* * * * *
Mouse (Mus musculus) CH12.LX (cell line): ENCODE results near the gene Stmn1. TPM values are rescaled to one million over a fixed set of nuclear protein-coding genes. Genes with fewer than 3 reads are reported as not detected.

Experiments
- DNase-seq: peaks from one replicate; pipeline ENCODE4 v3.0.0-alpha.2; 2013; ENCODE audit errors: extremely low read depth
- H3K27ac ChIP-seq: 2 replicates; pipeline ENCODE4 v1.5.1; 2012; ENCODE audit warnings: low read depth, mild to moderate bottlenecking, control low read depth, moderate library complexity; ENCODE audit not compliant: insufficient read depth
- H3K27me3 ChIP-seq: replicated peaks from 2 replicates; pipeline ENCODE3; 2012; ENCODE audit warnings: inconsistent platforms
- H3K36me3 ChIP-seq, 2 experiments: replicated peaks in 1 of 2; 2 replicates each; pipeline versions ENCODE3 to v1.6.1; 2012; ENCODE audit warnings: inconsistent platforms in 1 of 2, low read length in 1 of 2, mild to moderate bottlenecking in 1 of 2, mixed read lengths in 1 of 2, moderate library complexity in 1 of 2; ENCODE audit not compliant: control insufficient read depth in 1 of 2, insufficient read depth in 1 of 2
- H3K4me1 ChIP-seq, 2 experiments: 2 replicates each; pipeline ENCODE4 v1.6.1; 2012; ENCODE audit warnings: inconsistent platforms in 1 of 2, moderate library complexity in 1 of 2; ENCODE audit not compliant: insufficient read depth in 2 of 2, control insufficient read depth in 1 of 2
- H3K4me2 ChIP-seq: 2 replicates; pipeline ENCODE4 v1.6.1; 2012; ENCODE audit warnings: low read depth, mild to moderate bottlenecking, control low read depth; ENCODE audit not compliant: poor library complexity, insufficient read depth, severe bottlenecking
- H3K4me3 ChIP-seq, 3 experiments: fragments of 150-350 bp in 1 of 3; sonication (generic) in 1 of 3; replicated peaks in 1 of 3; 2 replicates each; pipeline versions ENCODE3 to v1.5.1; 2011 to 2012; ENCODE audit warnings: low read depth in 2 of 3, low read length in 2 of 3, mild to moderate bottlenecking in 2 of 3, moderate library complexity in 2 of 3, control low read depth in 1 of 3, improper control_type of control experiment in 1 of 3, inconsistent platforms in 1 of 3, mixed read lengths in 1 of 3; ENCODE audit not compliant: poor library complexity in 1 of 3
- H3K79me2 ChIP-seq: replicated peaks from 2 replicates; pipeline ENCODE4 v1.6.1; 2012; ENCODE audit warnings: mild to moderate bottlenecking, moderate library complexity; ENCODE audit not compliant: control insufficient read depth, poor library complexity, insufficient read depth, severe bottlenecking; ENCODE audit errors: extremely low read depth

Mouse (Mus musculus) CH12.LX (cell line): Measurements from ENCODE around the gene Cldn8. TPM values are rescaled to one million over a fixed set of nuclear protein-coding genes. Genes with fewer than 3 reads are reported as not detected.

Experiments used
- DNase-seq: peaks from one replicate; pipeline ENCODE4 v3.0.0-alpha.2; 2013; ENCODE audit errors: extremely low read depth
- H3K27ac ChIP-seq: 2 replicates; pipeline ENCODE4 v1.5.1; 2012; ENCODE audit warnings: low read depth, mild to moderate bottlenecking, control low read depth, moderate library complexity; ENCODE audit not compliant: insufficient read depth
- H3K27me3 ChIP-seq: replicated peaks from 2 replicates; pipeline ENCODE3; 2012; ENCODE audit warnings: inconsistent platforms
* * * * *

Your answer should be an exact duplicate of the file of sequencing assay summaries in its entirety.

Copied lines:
Mouse (Mus musculus) CH12.LX (cell line): ENCODE results near the gene Stmn1. TPM values are rescaled to one million over a fixed set of nuclear protein-coding genes. Genes with fewer than 3 reads are reported as not detected.

Experiments
- DNase-seq: peaks from one replicate; pipeline ENCODE4 v3.0.0-alpha.2; 2013; ENCODE audit errors: extremely low read depth
- H3K27ac ChIP-seq: 2 replicates; pipeline ENCODE4 v1.5.1; 2012; ENCODE audit warnings: low read depth, mild to moderate bottlenecking, control low read depth, moderate library complexity; ENCODE audit not compliant: insufficient read depth
- H3K27me3 ChIP-seq: replicated peaks from 2 replicates; pipeline ENCODE3; 2012; ENCODE audit warnings: inconsistent platforms
- H3K36me3 ChIP-seq, 2 experiments: replicated peaks in 1 of 2; 2 replicates each; pipeline versions ENCODE3 to v1.6.1; 2012; ENCODE audit warnings: inconsistent platforms in 1 of 2, low read length in 1 of 2, mild to moderate bottlenecking in 1 of 2, mixed read lengths in 1 of 2, moderate library complexity in 1 of 2; ENCODE audit not compliant: control insufficient read depth in 1 of 2, insufficient read depth in 1 of 2
- H3K4me1 ChIP-seq, 2 experiments: 2 replicates each; pipeline ENCODE4 v1.6.1; 2012; ENCODE audit warnings: inconsistent platforms in 1 of 2, moderate library complexity in 1 of 2; ENCODE audit not compliant: insufficient read depth in 2 of 2, control insufficient read depth in 1 of 2
- H3K4me2 ChIP-seq: 2 replicates; pipeline ENCODE4 v1.6.1; 2012; ENCODE audit warnings: low read depth, mild to moderate bottlenecking, control low read depth; ENCODE audit not compliant: poor library complexity, insufficient read depth, severe bottlenecking
- H3K4me3 ChIP-seq, 3 experiments: fragments of 150-350 bp in 1 of 3; sonication (generic) in 1 of 3; replicated peaks in 1 of 3; 2 replicates each; pipeline versions ENCODE3 to v1.5.1; 2011 to 2012; ENCODE audit warnings: low read depth in 2 of 3, low read length in 2 of 3, mild to moderate bottlenecking in 2 of 3, moderate library complexity in 2 of 3, control low read depth in 1 of 3, improper control_type of control experiment in 1 of 3, inconsistent platforms in 1 of 3, mixed read lengths in 1 of 3; ENCODE audit not compliant: poor library complexity in 1 of 3
- H3K79me2 ChIP-seq: replicated peaks from 2 replicates; pipeline ENCODE4 v1.6.1; 2012; ENCODE audit warnings: mild to moderate bottlenecking, moderate library complexity; ENCODE audit not compliant: control insufficient read depth, poor library complexity, insufficient read depth, severe bottlenecking; ENCODE audit errors: extremely low read depth

Mouse (Mus musculus) CH12.LX (cell line): Measurements from ENCODE around the gene Cldn8. TPM values are rescaled to one million over a fixed set of nuclear protein-coding genes. Genes with fewer than 3 reads are reported as not detected.

Experiments used
- DNase-seq: peaks from one replicate; pipeline ENCODE4 v3.0.0-alpha.2; 2013; ENCODE audit errors: extremely low read depth
- H3K27ac ChIP-seq: 2 replicates; pipeline ENCODE4 v1.5.1; 2012; ENCODE audit warnings: low read depth, mild to moderate bottlenecking, control low read depth, moderate library complexity; ENCODE audit not compliant: insufficient read depth
- H3K27me3 ChIP-seq: replicated peaks from 2 replicates; pipeline ENCODE3; 2012; ENCODE audit warnings: inconsistent platforms